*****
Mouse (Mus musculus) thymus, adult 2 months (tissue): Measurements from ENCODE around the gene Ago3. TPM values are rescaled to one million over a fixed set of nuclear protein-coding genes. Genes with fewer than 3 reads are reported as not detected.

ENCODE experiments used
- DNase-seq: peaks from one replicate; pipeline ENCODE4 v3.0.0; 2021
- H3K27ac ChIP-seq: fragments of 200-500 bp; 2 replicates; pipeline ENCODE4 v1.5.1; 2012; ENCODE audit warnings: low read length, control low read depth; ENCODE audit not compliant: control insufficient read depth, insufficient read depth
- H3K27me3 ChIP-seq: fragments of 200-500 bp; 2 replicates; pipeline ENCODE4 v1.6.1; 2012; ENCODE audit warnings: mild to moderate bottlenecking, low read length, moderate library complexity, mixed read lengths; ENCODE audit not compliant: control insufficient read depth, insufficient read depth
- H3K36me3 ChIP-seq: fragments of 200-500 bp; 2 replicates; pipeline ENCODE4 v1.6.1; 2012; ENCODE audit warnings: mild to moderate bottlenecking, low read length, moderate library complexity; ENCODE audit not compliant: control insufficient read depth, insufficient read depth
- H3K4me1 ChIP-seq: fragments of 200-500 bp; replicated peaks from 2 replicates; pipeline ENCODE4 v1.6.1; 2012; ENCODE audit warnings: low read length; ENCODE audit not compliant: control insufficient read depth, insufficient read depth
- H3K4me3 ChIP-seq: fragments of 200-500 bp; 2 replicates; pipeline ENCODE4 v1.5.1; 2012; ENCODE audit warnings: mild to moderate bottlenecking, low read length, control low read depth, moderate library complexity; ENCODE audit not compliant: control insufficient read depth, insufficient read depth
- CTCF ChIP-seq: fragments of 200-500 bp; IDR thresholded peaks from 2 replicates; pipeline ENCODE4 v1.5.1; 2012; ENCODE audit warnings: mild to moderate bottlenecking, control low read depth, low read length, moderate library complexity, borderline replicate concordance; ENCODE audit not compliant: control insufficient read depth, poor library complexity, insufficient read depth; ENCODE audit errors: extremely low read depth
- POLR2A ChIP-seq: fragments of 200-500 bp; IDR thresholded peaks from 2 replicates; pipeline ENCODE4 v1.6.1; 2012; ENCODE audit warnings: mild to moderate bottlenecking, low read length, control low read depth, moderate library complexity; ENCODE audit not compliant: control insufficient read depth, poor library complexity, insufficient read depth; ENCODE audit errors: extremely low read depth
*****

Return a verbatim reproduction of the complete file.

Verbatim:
Mouse (Mus musculus) thymus, adult 2 months (tissue): Measurements from ENCODE around the gene Ago3. TPM values are rescaled to one million over a fixed set of nuclear protein-coding genes. Genes with fewer than 3 reads are reported as not detected.

ENCODE experiments used
- DNase-seq: peaks from one replicate; pipeline ENCODE4 v3.0.0; 2021
- H3K27ac ChIP-seq: fragments of 200-500 bp; 2 replicates; pipeline ENCODE4 v1.5.1; 2012; ENCODE audit warnings: low read length, control low read depth; ENCODE audit not compliant: control insufficient read depth, insufficient read depth
- H3K27me3 ChIP-seq: fragments of 200-500 bp; 2 replicates; pipeline ENCODE4 v1.6.1; 2012; ENCODE audit warnings: mild to moderate bottlenecking, low read length, moderate library complexity, mixed read lengths; ENCODE audit not compliant: control insufficient read depth, insufficient read depth
- H3K36me3 ChIP-seq: fragments of 200-500 bp; 2 replicates; pipeline ENCODE4 v1.6.1; 2012; ENCODE audit warnings: mild to moderate bottlenecking, low read length, moderate library complexity; ENCODE audit not compliant: control insufficient read depth, insufficient read depth
- H3K4me1 ChIP-seq: fragments of 200-500 bp; replicated peaks from 2 replicates; pipeline ENCODE4 v1.6.1; 2012; ENCODE audit warnings: low read length; ENCODE audit not compliant: control insufficient read depth, insufficient read depth
- H3K4me3 ChIP-seq: fragments of 200-500 bp; 2 replicates; pipeline ENCODE4 v1.5.1; 2012; ENCODE audit warnings: mild to moderate bottlenecking, low read length, control low read depth, moderate library complexity; ENCODE audit not compliant: control insufficient read depth, insufficient read depth
- CTCF ChIP-seq: fragments of 200-500 bp; IDR thresholded peaks from 2 replicates; pipeline ENCODE4 v1.5.1; 2012; ENCODE audit warnings: mild to moderate bottlenecking, control low read depth, low read length, moderate library complexity, borderline replicate concordance; ENCODE audit not compliant: control insufficient read depth, poor library complexity, insufficient read depth; ENCODE audit errors: extremely low read depth
- POLR2A ChIP-seq: fragments of 200-500 bp; IDR thresholded peaks from 2 replicates; pipeline ENCODE4 v1.6.1; 2012; ENCODE audit warnings: mild to moderate bottlenecking, low read length, control low read depth, moderate library complexity; ENCODE audit not compliant: control insufficient read depth, poor library complexity, insufficient read depth; ENCODE audit errors: extremely low read depth